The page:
The sources declined to be identified because they were not authorised to discuss the matter publicly.

Chinese companies and merchant traders have become more visible in chasing refinery assets that come on the market as majors reshape asset portfolios.

declined to comment.

spokesman Braden Reddall said "the process of soliciting expressions of interest in the 75 percent shareholding is ongoing". Plans to sell the stake in the South African business, including the Cape Town refinery, were first announced in January 2016.

Besides the refinery, has interests in lubricants plant in Durban on the east coast, storage tanks and network of Caltex service stations, making it one of South Africa's top five petroleum brands.

Financial advisor Rothschild & Co is helping on the sale of the assets.

The remaining 25 percent interest is held by consortium of Black Economic Empowerment shareholders and an employee trust.

(Additional reporting by Ron Bouss and Dmitry Zhdannikov in London, Joe Brock in Johannesburg and Chen Aizhu in Beijing; writing by Anshuman Daga; editing by Kenneth Maxwell and Susan Fenton)

(This story has not been edited by Business Standard staff and is auto-generated from a syndicated feed.)

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Business Standard
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China's Sinopec nears deal to buy Chevron's South African assets - sources

By Jessica Resnick-Ault and Florence Tan

NEW YORK/(Reuters) - China's is nearing deal to buy Chevron's South African assets for up to $1 billion to secure its first major refinery on the continent, several people familiar with the matter said.

Petroleum and Chemical Corp, or Sinopec, Asia's largest refiner, was the last bidder remaining, and close to deal with after an auction that spanned more than year for its refinery, retails business and storage terminals.

French firm Total and commodity traders Glencore and Gunvor looked at the assets, reported last year.

The government's desire to keep the refinery operating has nevertheless proven to be major stumbling point for buyers who would prefer to convert the site into more profitable storage terminal, sources said.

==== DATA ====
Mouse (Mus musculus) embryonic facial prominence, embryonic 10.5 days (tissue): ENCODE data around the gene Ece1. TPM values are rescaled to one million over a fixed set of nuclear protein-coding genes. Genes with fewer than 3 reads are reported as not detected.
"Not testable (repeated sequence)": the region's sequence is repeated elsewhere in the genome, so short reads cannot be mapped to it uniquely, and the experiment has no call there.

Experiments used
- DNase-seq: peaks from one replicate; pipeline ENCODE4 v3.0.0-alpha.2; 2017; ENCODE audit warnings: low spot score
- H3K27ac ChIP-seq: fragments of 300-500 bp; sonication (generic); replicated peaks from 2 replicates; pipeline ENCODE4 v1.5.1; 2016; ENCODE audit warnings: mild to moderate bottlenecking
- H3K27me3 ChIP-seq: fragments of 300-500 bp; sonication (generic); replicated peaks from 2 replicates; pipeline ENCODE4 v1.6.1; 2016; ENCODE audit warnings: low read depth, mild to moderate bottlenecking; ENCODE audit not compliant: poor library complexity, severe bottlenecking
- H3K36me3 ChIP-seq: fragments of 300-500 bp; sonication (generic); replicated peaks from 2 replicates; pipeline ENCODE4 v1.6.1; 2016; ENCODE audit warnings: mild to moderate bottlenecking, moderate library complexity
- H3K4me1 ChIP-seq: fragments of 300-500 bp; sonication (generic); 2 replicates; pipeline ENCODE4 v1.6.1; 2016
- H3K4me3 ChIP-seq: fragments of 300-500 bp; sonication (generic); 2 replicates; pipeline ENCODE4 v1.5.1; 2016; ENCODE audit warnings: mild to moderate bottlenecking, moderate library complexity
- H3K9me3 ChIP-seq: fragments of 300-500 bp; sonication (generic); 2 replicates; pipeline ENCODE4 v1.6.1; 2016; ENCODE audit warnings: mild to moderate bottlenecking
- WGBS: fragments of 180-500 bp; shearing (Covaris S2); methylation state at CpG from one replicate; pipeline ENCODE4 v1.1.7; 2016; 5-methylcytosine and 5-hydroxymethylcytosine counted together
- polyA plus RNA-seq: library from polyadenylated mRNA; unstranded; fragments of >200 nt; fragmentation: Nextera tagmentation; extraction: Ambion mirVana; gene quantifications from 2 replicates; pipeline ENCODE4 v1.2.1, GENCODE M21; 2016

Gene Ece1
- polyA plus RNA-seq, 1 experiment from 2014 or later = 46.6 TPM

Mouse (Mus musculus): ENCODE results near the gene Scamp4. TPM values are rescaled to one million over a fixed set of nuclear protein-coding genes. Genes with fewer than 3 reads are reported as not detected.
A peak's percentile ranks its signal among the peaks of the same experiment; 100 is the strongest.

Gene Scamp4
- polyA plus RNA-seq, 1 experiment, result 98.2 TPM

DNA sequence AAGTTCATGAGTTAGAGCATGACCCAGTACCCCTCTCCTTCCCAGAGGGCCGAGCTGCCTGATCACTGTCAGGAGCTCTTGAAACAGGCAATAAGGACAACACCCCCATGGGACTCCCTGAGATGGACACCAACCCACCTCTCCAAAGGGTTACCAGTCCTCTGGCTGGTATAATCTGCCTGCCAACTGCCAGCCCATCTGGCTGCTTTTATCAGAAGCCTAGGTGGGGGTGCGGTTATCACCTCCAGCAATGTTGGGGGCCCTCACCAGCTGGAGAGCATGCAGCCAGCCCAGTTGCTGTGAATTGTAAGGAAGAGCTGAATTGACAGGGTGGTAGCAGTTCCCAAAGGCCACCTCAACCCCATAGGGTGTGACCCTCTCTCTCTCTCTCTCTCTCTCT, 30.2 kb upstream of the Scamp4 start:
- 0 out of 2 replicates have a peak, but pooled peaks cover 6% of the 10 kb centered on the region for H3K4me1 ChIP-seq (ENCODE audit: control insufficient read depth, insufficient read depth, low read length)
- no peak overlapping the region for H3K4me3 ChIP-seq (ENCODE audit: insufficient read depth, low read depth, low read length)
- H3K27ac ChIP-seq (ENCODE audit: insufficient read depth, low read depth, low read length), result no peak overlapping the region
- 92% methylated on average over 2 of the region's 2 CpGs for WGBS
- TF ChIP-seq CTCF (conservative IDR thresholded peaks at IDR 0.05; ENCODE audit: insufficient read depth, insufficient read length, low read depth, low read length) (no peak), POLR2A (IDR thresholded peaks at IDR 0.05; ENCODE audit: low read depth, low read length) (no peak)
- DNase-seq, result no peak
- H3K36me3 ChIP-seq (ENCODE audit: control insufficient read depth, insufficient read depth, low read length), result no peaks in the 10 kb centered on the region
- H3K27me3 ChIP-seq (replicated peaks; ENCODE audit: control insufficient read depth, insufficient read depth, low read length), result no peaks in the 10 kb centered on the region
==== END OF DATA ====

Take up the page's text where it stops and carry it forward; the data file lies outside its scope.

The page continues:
is in discussions with the government on ways to keep the 110,000 barrels per day refinery in Cape Town running, but talks could still fail, sources said.

The sources declined to be identified because they were not authorised to discuss the matter publicly.

Chinese companies and merchant traders have become more visible in chasing refinery assets that come on the market as majors reshape asset portfolios.

declined to comment.

spokesman Braden Reddall said "the process of soliciting expressions of interest in the 75 percent shareholding is ongoing". Plans to sell the stake in the South African business, including the Cape Town refinery, were first announced in January 2016.

Besides the refinery, has interests in lubricants plant in Durban on the east coast, storage tanks and network of Caltex service stations, making it one of South Africa's top five petroleum brands.

Financial advisor Rothschild & Co is helping on the sale of the assets.

The remaining 25 percent interest is held by consortium of Black Economic Empowerment shareholders and an employee trust.

(Additional reporting by Ron Bouss and Dmitry Zhdannikov in London, Joe Brock in Johannesburg and Chen Aizhu in Beijing; writing by Anshuman Daga; editing by Kenneth Maxwell and Susan Fenton)

(This story has not been edited by Business Standard staff and is auto-generated from a syndicated feed.)

image
Business Standard
177 22